Action films often get a rough ride. They rarely get the respect they deserve and many excellent pictures are dismissed before they’ve even previewed.
For some, this was the case with Edge of Tomorrow. Its publicity was poor, Jimmy Fallon cheerily branded the picture “Groundhog Day meets Call of Duty”, degrading the film to almost novelty status. The film’s trailers and posters did little to help the situation. They similarly portrayed the picture as another run-of-the-mill, run-and-gun, ninety-minute explosion fest. Even I was somewhat liable to judging this film by its publicity, expecting nothing more than an enjoyable action cruise. However, after 113 minutes sat in Dukes at Komedia in the company of Tom Cruise and co., I was hypnotised. Edge of Tomorrow is not just a film full of action, spectacle and satisfying violence, but is smart, original and engaging at every turn. It may have some parallels with Groundhog Day and Call of Duty, but these are purely superficial. Edge of Tomorrow made me fall in love with film.
Acclaimed director Paul Thomas Anderson has similar opinions. He said that Edge of Tomorrow is “fucking great”. He was disappointed that “no-one went to see that movie” despite it being “Cruise at his best”. This is the sentiment I would like to echo. Bias and unfair ignorance toward the genre prevented people from seeing a film that deserves to be recognised as one of the best of 2014.
Come the end of last year, Edge of Tomorrow was finding itself included in many critics’ ‘Best of 2014’. Not aided by its questionable publicity, many critics and fans alike wrote off the picture before giving it a chance. This points to a definite prejudice; a prejudice I am saddened by.
Some may say that Edge of Tomorrow is more of a sci-fi flick than pure action. Yet, when action is blended with another cinematic genre, truly special cinema can be made. The example I’d like to point to here is Jo Nesbo’s Headhunters, a Swedish-Norwegian action-thriller of the highest order. Dark and twisted thriller elements are elegantly wrapped up with exhilarating action sequences, in what is an absurdly entertaining picture.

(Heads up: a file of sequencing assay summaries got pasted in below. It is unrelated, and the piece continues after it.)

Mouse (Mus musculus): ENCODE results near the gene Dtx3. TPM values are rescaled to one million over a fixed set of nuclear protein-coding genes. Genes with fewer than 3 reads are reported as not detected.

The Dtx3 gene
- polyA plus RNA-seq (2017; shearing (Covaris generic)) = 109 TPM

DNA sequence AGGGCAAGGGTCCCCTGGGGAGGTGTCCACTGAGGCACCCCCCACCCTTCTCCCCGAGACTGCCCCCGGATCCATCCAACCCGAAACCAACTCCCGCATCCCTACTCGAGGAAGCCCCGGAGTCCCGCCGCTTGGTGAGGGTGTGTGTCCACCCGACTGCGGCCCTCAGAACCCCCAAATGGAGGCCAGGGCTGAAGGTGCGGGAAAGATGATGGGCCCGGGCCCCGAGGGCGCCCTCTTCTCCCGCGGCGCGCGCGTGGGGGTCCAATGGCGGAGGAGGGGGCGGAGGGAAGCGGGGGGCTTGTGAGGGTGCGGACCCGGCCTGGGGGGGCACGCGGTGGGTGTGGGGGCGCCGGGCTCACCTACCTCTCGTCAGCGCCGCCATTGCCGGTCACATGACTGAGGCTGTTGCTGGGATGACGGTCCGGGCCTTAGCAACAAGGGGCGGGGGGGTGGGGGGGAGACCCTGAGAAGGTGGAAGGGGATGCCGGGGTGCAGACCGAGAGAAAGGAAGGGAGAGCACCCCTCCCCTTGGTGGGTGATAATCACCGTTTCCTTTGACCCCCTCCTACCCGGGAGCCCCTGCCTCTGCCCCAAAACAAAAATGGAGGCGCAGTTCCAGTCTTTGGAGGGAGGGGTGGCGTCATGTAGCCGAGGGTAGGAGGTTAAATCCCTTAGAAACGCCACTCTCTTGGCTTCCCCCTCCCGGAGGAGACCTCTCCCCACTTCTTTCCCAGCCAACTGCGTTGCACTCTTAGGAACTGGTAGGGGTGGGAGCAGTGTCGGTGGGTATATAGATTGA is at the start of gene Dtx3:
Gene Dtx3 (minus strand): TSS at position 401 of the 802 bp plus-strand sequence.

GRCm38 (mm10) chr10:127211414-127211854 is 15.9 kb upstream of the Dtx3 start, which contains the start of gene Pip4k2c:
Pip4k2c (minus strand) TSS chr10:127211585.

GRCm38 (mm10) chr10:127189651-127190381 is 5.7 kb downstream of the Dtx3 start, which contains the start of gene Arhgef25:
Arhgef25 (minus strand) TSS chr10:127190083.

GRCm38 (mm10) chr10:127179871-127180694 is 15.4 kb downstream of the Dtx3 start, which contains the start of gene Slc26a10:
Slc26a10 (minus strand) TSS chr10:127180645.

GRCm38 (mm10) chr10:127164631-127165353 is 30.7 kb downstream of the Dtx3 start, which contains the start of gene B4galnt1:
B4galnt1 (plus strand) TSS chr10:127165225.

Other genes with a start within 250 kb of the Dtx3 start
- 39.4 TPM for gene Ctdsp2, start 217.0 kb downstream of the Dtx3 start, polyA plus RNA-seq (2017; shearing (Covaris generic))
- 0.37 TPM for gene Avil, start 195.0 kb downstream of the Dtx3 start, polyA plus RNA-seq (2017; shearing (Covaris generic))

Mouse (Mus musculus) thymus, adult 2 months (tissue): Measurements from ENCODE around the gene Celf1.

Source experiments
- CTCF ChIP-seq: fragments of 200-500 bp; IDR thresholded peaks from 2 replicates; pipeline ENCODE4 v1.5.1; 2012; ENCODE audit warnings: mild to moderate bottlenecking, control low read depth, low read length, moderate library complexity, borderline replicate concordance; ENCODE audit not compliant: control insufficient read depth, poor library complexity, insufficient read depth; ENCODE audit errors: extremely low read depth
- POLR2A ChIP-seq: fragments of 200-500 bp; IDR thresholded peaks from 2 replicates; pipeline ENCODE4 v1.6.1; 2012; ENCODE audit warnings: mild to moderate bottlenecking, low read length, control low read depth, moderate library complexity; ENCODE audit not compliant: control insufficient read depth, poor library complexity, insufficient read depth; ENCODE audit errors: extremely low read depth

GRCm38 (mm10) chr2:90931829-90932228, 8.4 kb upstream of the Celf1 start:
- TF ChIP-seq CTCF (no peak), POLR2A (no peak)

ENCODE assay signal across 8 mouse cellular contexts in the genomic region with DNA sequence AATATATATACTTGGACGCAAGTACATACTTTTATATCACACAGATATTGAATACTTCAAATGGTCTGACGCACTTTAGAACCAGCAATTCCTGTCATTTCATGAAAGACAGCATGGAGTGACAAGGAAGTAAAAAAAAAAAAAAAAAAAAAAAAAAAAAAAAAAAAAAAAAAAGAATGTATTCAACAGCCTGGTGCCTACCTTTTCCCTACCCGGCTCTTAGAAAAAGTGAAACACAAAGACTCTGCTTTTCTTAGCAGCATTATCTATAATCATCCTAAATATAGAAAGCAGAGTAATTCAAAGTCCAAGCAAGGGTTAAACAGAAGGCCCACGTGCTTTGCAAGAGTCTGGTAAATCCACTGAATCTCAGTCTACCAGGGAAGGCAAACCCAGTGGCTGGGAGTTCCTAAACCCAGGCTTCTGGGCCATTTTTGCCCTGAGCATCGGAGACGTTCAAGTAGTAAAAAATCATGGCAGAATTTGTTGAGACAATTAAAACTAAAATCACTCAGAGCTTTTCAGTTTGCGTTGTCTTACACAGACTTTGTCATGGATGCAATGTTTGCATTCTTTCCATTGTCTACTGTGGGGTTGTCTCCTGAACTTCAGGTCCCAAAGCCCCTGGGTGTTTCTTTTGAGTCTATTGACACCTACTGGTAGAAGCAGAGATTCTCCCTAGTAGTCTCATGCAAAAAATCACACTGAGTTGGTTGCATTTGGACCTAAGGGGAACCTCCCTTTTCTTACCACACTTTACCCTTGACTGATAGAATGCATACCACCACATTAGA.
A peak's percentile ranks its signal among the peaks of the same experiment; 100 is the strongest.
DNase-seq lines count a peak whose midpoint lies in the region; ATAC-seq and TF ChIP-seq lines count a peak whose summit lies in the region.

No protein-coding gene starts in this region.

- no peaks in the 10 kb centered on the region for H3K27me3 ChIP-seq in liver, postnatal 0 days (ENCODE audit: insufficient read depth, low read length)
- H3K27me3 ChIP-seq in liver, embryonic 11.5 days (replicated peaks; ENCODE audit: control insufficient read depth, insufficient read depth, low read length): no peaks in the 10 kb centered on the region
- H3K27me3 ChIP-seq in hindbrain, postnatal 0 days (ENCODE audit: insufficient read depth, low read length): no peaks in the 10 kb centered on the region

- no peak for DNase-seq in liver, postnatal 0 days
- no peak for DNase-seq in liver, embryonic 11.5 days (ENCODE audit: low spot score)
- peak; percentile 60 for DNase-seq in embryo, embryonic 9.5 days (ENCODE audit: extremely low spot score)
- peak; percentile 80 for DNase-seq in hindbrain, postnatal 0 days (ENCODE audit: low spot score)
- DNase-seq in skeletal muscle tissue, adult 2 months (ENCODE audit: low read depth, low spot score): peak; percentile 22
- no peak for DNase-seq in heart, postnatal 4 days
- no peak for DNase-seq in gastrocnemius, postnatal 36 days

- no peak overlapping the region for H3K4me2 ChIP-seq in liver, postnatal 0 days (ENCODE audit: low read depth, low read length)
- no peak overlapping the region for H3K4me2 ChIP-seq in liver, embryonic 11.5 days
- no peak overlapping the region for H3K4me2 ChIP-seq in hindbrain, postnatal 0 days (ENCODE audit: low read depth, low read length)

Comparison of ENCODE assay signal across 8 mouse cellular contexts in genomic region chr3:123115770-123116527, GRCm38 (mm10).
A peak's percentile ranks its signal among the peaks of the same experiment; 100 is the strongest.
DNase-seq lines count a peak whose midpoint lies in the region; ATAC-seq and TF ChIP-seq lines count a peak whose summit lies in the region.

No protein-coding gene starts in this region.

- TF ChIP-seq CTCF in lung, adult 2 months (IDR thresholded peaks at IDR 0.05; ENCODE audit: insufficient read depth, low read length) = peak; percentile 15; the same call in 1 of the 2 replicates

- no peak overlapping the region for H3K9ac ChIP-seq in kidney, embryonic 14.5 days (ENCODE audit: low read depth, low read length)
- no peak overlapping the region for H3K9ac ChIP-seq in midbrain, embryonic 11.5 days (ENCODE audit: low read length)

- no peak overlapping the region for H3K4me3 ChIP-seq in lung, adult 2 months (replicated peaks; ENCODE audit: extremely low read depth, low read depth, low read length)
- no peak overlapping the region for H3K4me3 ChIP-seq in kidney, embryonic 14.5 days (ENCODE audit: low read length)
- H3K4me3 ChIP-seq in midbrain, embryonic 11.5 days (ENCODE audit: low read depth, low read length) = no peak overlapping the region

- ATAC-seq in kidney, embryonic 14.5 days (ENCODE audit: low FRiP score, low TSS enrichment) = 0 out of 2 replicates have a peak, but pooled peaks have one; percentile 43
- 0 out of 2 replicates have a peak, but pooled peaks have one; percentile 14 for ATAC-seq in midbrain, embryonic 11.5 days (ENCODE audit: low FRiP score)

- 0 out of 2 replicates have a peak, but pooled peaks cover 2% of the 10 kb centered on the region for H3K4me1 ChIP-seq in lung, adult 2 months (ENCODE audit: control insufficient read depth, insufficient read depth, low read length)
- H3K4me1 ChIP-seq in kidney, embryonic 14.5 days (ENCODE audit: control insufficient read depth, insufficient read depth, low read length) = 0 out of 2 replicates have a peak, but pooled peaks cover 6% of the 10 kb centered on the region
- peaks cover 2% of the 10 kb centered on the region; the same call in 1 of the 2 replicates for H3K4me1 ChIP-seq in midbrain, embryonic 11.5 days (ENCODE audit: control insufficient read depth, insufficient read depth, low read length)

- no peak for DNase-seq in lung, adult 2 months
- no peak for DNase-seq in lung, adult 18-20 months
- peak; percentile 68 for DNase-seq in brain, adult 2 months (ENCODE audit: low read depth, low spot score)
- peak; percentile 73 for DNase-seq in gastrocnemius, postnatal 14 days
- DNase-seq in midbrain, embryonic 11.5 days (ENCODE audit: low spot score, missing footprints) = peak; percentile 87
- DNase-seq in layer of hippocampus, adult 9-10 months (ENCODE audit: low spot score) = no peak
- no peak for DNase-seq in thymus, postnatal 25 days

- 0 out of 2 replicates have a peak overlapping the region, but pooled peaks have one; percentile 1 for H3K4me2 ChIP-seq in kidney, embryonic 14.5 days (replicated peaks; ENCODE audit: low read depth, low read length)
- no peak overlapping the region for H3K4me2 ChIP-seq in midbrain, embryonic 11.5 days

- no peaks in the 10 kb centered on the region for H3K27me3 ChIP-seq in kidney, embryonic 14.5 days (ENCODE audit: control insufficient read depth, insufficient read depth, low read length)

A film that however, cannot be argued as anything but pure action is The Raid. This Indonesian picture is the epitome of just how special action movies can be. Not only is the film a martial-arts masterpiece, with action sequences that will be seldom bettered, but The Raid is a fresh, stylish picture with superb direction and pacing. The film has been critically lauded and widely praised by its audience, proving that action films can be both critically-worthy and pleasing to general audiences.
Yet, it isn’t just foreign film that deserves respect. Despite producing shockers such as the 2012 rehashing of Total Recall, Hollywood can also produce quality action cinema. A standard case of this is Fast Five. As the name suggests, the film in question is the fifth instalment in the Fast and Furious franchise, and acted as a revival of sorts. Adding Dwayne Johnson to a cast featuring action aficionados such as Vin Diesel and Paul Walker was a brilliant decision. Fast Five is more than just muscle cars and bicep muscles. The franchise has created a diverse group of interesting individuals that are strangely aspirational. Apart from their illegal activity, the group is a highly motivated bunch that values family and loyalty above all else. The creation of lasting, charming characters is something to be admired in action films, as well as in more respected genres.
Some may say that action films get as much respect as any other genre. In my opinion, they are a little way off. Poor publicity and the production of some sub-par cinema, such as Lucy and The Marine, don’t help the already propagated notion that most action films are lowly cinema. Snobbery and prejudice hold action films back from critical recognition. Yet, there’s plenty of excellent action around, so don’t disregard Run All Night or The Gunman when they open later this year.
Respect Renner, welcome Willis and stand by Stallone.
There’s nothing wrong with a little action.